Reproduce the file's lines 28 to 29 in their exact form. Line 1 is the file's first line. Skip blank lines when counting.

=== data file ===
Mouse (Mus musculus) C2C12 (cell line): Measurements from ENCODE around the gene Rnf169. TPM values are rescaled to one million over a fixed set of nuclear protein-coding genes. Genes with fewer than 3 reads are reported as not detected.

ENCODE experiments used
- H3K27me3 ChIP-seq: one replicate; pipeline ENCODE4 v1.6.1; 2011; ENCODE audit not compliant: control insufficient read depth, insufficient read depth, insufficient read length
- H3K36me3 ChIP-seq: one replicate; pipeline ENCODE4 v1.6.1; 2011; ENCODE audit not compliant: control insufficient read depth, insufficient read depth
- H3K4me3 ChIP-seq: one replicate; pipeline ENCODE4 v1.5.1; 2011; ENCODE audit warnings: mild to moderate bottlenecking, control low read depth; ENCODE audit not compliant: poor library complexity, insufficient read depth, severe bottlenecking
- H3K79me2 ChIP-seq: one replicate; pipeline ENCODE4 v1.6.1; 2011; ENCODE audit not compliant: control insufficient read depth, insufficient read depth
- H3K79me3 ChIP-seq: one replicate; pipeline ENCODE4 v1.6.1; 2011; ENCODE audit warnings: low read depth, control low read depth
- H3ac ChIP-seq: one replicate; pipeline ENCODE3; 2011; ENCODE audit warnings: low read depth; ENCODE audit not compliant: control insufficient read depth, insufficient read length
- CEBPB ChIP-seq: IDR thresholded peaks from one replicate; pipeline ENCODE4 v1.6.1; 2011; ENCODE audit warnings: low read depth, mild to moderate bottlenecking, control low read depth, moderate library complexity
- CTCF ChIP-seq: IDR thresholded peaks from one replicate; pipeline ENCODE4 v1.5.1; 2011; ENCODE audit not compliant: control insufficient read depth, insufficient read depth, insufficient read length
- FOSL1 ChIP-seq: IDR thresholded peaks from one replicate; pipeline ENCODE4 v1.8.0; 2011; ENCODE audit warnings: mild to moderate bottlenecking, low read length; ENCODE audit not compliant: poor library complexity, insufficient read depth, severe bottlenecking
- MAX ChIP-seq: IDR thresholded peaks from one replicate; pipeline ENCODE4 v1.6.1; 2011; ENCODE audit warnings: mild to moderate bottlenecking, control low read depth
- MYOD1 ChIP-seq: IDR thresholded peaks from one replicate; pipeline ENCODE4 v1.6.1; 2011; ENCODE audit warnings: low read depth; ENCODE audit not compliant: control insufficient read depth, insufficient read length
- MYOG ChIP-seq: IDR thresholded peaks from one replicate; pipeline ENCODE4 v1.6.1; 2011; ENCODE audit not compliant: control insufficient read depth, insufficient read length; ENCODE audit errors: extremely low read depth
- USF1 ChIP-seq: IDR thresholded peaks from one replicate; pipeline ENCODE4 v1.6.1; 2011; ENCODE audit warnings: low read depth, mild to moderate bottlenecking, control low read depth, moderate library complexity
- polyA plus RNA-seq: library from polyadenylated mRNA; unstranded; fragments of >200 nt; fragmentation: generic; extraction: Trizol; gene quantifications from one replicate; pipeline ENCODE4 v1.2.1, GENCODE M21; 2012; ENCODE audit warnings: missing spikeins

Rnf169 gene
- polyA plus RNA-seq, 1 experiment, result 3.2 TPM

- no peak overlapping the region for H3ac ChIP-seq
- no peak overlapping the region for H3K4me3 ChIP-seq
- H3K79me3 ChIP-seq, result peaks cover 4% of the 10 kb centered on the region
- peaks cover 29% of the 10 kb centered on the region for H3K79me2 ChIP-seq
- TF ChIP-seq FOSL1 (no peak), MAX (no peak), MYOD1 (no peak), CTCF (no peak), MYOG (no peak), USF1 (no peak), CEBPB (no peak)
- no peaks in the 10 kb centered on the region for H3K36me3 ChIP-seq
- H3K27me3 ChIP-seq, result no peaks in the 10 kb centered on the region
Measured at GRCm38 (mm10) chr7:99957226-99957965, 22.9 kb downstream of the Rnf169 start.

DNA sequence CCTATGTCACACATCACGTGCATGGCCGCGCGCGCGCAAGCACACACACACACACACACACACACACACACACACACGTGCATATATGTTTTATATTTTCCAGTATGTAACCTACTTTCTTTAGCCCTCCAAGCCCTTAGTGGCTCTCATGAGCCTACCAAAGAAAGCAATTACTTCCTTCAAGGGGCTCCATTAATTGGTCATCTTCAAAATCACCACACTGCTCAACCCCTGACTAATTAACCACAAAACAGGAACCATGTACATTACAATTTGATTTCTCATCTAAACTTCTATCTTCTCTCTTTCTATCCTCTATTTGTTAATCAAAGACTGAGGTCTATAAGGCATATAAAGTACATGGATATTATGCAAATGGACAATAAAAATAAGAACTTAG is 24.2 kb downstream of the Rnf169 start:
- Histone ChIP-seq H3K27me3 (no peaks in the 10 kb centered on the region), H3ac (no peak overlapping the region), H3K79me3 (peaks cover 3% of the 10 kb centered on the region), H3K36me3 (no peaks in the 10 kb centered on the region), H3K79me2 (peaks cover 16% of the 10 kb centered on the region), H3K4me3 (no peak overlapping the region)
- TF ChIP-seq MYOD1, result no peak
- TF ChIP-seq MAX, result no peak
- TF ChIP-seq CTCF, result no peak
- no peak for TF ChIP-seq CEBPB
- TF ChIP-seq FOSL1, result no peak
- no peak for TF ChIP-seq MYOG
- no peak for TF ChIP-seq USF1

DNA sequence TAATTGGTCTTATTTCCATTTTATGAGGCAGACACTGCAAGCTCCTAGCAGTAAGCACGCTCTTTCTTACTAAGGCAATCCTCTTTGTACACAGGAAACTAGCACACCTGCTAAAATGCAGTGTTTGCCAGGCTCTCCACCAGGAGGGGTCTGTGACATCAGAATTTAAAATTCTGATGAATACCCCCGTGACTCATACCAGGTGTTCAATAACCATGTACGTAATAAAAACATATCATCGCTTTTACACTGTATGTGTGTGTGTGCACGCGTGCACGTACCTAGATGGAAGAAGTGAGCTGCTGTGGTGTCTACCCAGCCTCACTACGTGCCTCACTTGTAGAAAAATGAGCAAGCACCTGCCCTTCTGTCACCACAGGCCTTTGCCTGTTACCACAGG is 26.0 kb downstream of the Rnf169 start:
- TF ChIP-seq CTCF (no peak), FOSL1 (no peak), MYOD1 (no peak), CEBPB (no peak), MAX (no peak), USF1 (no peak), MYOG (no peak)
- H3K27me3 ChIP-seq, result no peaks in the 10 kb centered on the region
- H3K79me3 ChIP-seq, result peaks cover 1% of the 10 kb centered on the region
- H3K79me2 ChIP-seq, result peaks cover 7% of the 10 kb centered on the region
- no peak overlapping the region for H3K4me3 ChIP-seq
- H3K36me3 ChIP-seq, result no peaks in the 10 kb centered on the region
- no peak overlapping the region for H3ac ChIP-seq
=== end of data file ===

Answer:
- Histone ChIP-seq H3K27me3 (no peaks in the 10 kb centered on the region), H3ac (no peak overlapping the region), H3K79me3 (peaks cover 3% of the 10 kb centered on the region), H3K36me3 (no peaks in the 10 kb centered on the region), H3K79me2 (peaks cover 16% of the 10 kb centered on the region), H3K4me3 (no peak overlapping the region)
- TF ChIP-seq MYOD1, result no peak